Brian’s Reflection: Saturday, Jan 31, 2009
Just then there was in their synagogue a man with an unclean spirit, and he cried out,
"What have you to do with us, Jesus of Nazareth? Have you come to destroy us? I know
who you are, the Holy One of God." But Jesus rebuked him, saying, "Be silent, and come
out of him!" And the unclean spirit, convulsing him and crying with a loud voice, came
out of him. They were all amazed, and they kept on asking one another, "What is this?
A new teaching--with authority! He commands even the unclean spirits, and they obey him."
- The Gospel called “Mark”, Chapter 1 (for Epiphany IV, Year B)
I can’t say about every faith or religion, because I don’t know them intimately enough. But I can speak from my experience of the Gospel. Every one of us has within us “unclean spirits”. These represent the inner forces that are destructive of Who we truly Are. And we also have the “spirit of the divine”; this is the message of the Incarnation. In the Gospel, Jesus represents that Divine Spirit that is an integral part of our Self, of every human being, and which represents a human being soaring to the height of “being made in the image of God”.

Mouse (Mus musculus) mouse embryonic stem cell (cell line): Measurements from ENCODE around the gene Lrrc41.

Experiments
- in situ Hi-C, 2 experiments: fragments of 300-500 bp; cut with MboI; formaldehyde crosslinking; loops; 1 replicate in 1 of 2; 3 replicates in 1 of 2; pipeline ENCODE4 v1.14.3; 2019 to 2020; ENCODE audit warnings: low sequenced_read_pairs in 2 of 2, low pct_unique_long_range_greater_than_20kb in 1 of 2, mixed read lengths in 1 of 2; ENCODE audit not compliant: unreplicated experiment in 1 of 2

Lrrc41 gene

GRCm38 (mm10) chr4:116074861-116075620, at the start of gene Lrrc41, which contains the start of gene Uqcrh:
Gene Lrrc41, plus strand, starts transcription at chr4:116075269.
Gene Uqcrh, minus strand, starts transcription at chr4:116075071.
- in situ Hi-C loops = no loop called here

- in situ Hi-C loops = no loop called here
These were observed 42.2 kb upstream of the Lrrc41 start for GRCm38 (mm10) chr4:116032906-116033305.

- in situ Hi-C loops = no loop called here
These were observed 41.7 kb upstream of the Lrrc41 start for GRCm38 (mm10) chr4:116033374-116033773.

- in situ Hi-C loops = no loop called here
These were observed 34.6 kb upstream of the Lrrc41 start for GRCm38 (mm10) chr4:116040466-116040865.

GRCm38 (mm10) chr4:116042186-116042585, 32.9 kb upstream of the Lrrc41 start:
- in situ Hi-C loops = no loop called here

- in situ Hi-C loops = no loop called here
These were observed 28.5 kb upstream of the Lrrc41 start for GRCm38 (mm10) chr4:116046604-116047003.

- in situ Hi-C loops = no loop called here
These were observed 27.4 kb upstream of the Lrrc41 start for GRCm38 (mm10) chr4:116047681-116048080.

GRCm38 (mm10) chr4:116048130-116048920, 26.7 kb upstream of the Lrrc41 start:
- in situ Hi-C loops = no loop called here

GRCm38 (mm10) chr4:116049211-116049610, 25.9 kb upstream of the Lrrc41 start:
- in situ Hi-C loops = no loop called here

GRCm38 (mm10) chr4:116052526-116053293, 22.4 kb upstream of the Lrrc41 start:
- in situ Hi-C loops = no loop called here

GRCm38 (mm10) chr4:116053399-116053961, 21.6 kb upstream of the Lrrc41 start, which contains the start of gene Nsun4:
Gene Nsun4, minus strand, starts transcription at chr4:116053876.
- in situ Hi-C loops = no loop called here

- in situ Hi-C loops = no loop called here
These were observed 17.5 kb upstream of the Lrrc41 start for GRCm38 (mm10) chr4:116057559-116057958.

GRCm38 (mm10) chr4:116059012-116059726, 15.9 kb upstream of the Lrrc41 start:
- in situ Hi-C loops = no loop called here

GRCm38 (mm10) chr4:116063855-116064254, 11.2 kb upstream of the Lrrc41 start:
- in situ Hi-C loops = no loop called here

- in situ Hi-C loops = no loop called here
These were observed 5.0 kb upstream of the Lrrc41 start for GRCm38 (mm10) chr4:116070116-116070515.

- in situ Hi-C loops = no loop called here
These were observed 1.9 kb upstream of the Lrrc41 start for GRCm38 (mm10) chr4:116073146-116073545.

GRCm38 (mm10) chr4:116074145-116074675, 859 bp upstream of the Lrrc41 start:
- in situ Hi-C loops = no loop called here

That/those “unclean spirit(s)” are powerful, and Legion. The Gospel (and the “soul” of the Hebrew Scriptures) presents God as Compassionate, Unconditionally loving, Just, Merciful, Kind, and Caring, and desirous to give Life and crush the power of “Death” and all the death-dealing powers the fear of Death can wield. Jesus is the symbol, having been “born of Mary”, of the Divine power in us.
To “put one’s faith in Jesus” is to claim the Divine Character for ourselves, and to acknowledge its power to confront the “demons” within us, and to say to them, “Be silent, and come out of her/him!”
At times in our lives, those “demons” have a tight grip. And when we allow “Jesus” to confront them, the engagement can be violent - but the “demon” must leave when confronted by Love and Truth.
You can see that we have a responsibility. We must honestly confront our “demons”. Rightly understood, this is what “confessing our sins” is all about. It is about honesty about ourselves. Believe me, the clash between our “demons” and our honest self-awareness is explosive - but the “demons” have no chance, even though their “leaving” can knock us on our ass.
Divine – and human – Love casts out all sorts of demons. This reality is at the core of Existence. This is what the Gospel teaches. Let us accept the gift.